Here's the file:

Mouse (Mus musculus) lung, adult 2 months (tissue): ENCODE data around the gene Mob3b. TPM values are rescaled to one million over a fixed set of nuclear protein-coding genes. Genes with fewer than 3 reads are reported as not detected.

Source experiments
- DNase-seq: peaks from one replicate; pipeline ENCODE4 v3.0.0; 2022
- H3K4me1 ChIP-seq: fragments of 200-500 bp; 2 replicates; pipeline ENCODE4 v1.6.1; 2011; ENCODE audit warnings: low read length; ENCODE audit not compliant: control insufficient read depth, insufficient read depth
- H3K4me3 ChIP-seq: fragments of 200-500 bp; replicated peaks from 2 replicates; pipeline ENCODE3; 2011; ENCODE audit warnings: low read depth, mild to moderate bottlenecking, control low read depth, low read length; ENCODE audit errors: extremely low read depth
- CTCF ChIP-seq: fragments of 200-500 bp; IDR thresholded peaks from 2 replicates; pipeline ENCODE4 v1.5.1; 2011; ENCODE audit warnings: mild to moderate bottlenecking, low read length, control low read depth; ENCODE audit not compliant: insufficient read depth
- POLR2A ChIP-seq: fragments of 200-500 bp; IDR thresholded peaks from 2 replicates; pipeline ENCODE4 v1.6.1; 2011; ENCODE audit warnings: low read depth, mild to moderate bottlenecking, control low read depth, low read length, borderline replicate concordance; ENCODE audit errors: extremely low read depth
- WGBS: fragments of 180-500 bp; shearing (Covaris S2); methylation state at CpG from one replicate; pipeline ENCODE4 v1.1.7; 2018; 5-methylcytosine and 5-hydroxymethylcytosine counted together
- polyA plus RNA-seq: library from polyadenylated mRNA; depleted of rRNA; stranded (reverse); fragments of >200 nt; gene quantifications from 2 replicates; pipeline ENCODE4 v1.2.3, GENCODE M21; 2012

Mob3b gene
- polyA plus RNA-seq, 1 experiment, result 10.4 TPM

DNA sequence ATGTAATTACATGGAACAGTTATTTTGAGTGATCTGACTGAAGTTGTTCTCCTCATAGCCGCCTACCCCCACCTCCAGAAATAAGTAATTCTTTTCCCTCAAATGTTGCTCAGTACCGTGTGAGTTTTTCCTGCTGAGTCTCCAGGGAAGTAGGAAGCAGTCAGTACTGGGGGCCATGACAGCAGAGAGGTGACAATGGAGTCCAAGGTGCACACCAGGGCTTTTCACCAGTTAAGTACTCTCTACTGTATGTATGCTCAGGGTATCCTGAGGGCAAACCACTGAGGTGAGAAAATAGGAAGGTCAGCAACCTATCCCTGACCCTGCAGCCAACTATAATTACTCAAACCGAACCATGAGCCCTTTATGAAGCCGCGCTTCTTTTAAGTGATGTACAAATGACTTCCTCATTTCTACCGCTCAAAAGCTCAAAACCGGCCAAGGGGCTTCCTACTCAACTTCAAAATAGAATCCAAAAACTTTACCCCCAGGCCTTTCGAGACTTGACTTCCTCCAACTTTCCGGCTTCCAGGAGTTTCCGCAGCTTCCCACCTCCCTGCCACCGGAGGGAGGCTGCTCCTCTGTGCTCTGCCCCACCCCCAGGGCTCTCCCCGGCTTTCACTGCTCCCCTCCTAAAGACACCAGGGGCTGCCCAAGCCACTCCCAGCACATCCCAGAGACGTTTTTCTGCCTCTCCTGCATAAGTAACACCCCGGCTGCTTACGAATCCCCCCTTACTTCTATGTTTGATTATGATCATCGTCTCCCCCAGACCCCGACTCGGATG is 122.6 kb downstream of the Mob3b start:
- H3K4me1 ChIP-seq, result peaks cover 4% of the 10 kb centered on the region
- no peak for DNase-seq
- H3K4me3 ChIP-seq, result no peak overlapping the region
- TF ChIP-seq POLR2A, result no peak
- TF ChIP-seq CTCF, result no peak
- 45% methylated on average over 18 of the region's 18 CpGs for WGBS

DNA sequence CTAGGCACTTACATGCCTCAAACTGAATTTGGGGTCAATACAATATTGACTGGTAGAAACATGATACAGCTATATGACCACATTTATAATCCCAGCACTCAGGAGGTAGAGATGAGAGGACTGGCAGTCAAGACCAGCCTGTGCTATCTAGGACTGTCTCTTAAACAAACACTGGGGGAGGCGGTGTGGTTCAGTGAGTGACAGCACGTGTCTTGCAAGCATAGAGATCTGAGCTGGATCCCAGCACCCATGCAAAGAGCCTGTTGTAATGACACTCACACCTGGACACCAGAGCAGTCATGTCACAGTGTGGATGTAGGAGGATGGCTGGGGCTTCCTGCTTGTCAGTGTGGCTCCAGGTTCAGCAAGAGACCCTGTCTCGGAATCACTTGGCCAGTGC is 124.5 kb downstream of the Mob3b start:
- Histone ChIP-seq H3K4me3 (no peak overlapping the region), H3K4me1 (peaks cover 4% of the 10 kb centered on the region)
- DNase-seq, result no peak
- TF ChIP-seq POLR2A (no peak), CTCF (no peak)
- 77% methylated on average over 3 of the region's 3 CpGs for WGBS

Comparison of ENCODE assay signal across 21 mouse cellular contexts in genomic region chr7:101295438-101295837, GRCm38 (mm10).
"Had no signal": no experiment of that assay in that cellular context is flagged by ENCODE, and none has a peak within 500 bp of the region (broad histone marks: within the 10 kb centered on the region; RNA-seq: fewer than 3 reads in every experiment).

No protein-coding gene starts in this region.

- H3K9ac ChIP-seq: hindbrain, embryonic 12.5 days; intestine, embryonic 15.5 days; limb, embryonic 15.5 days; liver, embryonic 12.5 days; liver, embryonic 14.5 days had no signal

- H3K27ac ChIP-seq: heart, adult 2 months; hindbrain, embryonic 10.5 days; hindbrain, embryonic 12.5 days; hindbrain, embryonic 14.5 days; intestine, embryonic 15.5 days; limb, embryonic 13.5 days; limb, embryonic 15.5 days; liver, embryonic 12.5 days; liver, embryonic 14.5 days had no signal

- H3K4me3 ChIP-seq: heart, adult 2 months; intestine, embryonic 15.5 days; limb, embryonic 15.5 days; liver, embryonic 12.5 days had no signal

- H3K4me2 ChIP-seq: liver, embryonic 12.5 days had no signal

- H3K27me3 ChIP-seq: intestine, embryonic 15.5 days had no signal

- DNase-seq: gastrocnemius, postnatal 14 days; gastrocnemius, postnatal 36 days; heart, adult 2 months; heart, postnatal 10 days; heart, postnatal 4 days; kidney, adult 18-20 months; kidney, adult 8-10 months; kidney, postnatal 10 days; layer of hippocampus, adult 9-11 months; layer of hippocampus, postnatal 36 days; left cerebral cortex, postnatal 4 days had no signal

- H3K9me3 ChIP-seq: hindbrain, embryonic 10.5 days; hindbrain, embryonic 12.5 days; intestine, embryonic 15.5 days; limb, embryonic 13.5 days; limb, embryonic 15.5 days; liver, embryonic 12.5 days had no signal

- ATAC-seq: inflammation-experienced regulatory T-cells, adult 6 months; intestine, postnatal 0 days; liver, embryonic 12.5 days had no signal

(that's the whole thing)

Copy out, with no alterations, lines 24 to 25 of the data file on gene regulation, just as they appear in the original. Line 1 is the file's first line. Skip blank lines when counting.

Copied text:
Comparison of ENCODE assay signal across 21 mouse cellular contexts in genomic region chr7:101295438-101295837, GRCm38 (mm10).
"Had no signal": no experiment of that assay in that cellular context is flagged by ENCODE, and none has a peak within 500 bp of the region (broad histone marks: within the 10 kb centered on the region; RNA-seq: fewer than 3 reads in every experiment).